So I am inclined to agree with Cowen when he writes, "The broader change in income distribution, the one occurring beneath the very top earners, can be deconstructed in a manner that makes nearly all of it look harmless."
Cowen is worried that high earners in financial industries benefit hugely when they bet correctly but are sheltered from losses by government bailouts when they bet wrong. It's a problem that the financial regulation bill passed by the outgoing Congress addressed but, in his opinion and those of many others I respect, did not solve.
But there's little evidence that most Americans begrudge the exceedingly high earnings of the likes of Steve Jobs, Steven Spielberg or J.K. Rowling. We believe they have earned their success and don't see how taking money away from them will make the rest of us better off.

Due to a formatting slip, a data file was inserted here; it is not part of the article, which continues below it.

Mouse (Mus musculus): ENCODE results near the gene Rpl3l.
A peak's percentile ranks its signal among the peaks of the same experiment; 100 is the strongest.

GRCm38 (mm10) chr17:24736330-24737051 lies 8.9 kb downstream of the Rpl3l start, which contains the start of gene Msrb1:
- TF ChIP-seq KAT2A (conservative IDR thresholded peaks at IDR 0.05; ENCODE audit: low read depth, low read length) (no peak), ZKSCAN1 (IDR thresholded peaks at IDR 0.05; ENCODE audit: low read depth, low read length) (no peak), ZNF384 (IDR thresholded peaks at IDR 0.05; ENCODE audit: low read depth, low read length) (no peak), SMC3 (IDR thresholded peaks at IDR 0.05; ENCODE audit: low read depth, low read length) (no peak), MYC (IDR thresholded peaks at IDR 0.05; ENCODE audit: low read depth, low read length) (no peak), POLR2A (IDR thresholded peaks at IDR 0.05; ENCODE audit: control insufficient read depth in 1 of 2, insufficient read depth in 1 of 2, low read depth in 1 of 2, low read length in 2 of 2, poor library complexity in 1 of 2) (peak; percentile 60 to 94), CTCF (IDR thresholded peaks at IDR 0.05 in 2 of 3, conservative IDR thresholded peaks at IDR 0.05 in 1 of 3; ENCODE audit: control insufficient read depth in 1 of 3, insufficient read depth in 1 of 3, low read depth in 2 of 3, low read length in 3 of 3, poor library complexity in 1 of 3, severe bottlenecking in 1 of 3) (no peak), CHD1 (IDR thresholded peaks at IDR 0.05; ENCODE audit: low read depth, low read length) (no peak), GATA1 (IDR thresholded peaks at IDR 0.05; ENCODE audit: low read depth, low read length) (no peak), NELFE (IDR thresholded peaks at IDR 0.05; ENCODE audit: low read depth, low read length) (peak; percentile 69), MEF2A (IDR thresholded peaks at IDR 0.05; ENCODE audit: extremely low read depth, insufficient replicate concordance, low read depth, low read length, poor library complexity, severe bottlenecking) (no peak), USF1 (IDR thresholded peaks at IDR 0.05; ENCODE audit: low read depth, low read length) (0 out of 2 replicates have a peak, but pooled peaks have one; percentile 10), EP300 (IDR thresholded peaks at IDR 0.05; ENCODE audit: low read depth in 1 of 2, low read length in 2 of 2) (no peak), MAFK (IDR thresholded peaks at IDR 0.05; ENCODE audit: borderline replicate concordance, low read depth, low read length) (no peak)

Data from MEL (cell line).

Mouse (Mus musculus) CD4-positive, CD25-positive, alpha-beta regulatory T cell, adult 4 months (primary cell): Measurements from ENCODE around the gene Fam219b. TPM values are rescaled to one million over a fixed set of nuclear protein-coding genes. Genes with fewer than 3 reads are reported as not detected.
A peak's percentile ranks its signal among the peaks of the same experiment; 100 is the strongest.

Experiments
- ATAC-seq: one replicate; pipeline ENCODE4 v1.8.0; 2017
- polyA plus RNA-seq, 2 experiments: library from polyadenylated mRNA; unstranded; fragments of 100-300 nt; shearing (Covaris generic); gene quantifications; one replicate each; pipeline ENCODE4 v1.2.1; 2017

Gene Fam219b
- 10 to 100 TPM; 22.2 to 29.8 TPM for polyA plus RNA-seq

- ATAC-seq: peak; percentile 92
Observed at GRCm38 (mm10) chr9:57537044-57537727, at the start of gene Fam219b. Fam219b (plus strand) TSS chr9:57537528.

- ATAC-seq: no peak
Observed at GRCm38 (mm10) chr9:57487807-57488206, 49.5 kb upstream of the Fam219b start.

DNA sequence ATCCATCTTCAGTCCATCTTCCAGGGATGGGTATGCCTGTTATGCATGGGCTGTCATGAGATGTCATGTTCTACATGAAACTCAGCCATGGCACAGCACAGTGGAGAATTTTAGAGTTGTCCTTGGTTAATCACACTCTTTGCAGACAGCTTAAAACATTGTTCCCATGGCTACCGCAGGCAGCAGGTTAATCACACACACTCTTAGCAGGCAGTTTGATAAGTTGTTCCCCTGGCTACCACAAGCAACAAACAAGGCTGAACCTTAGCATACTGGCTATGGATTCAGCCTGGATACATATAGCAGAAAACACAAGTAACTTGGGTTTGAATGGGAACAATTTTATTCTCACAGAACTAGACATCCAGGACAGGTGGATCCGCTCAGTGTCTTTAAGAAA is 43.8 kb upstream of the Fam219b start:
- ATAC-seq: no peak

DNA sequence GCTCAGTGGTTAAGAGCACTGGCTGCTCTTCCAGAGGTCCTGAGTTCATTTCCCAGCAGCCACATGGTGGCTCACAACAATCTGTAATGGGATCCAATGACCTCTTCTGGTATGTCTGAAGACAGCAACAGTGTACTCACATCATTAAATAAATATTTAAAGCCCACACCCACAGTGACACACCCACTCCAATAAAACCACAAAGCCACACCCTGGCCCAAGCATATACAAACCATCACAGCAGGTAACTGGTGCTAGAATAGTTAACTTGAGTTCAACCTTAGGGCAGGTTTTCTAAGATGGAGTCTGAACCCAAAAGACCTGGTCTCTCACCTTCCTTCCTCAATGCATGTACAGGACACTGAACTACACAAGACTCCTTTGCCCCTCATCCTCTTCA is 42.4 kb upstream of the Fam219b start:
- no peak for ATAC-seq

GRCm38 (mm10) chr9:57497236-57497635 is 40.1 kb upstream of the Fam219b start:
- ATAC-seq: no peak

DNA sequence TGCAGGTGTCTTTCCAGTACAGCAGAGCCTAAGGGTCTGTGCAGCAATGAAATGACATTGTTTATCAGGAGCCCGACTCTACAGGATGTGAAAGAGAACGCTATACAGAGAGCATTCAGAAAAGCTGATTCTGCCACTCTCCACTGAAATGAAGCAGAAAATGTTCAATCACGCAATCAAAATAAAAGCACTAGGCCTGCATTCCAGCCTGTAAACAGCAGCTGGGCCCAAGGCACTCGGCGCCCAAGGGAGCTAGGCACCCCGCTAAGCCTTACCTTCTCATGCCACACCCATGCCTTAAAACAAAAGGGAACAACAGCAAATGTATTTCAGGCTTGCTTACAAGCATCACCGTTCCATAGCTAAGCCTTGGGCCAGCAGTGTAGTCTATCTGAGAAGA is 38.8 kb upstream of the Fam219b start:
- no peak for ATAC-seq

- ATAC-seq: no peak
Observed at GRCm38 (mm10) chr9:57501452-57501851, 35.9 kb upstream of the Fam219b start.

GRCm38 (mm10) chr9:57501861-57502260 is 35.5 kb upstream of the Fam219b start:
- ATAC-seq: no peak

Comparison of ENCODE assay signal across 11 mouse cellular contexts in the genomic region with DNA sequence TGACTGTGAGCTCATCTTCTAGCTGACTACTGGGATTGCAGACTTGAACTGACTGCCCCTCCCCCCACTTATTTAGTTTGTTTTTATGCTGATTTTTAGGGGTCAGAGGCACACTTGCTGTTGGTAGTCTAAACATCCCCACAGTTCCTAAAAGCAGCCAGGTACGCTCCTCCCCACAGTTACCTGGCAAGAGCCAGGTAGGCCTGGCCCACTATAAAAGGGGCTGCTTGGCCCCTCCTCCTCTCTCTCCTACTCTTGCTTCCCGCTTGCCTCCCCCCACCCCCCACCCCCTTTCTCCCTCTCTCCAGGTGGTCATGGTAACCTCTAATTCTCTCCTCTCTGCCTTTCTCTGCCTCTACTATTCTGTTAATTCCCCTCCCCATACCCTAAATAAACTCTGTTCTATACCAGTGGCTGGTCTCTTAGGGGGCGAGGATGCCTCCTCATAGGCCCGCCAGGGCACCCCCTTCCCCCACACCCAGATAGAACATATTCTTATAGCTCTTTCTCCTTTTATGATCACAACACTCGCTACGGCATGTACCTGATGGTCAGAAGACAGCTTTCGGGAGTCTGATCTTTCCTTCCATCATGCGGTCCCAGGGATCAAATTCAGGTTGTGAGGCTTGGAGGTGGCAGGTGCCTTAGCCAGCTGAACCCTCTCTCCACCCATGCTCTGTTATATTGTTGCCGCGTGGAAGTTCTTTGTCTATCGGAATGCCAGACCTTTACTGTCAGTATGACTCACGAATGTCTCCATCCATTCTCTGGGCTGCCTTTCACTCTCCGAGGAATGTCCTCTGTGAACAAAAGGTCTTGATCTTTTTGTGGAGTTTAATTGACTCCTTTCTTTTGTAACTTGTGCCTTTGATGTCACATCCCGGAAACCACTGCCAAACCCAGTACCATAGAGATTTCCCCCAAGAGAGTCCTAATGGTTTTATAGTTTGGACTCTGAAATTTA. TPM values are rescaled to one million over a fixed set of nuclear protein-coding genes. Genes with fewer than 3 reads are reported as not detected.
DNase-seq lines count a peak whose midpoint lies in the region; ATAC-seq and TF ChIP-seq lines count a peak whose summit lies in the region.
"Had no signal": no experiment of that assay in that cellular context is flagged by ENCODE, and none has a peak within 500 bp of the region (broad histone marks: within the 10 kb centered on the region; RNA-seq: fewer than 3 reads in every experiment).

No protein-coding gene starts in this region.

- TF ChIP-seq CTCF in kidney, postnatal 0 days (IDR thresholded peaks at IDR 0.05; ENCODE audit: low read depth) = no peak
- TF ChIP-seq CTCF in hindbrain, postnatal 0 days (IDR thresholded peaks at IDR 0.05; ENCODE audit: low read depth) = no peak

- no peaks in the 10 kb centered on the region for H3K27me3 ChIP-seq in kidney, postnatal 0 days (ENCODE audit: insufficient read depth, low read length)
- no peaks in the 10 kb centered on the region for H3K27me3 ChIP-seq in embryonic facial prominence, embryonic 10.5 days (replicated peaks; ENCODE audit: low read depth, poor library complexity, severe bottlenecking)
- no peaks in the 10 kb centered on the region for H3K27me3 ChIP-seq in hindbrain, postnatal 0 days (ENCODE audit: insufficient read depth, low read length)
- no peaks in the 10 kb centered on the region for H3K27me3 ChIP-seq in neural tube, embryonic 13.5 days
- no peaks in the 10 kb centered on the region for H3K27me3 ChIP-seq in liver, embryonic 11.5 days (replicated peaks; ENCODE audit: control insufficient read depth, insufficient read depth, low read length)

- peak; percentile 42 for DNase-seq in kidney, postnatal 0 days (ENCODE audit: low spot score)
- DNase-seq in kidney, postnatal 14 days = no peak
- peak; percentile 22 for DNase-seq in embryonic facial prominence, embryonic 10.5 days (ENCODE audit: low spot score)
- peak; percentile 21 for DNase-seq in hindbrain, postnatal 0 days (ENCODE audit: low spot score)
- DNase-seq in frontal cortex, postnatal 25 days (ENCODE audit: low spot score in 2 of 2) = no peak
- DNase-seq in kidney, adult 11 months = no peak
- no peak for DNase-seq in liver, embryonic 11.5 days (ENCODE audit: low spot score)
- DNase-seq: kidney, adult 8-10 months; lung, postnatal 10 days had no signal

We already take quite a bit. Current tax rates mean that the top 1 percent of earners account for 40 percent of federal income tax revenue -- a higher percentage than in many Western European countries. Higher tax rates would probably produce more tax avoidance -- rich people can adjust their affairs -- and lower revenues than forecast by static economic models.
Of course, not everyone is well off in a nation where unemployment has been 9.4 percent or higher for the last 19 months. And I suspect that most Americans would be thrilled to get a 13th month of pay. But they're not seething with envy at those who are better off.
So who does? One example is the cartoonist and author Garry Trudeau, a college classmate of George W. Bush, who has been spewing contempt for the Bushes for 40-some years. The strongest class envy in America, it turns out, may be the resentment of those who were one club above you at Yale.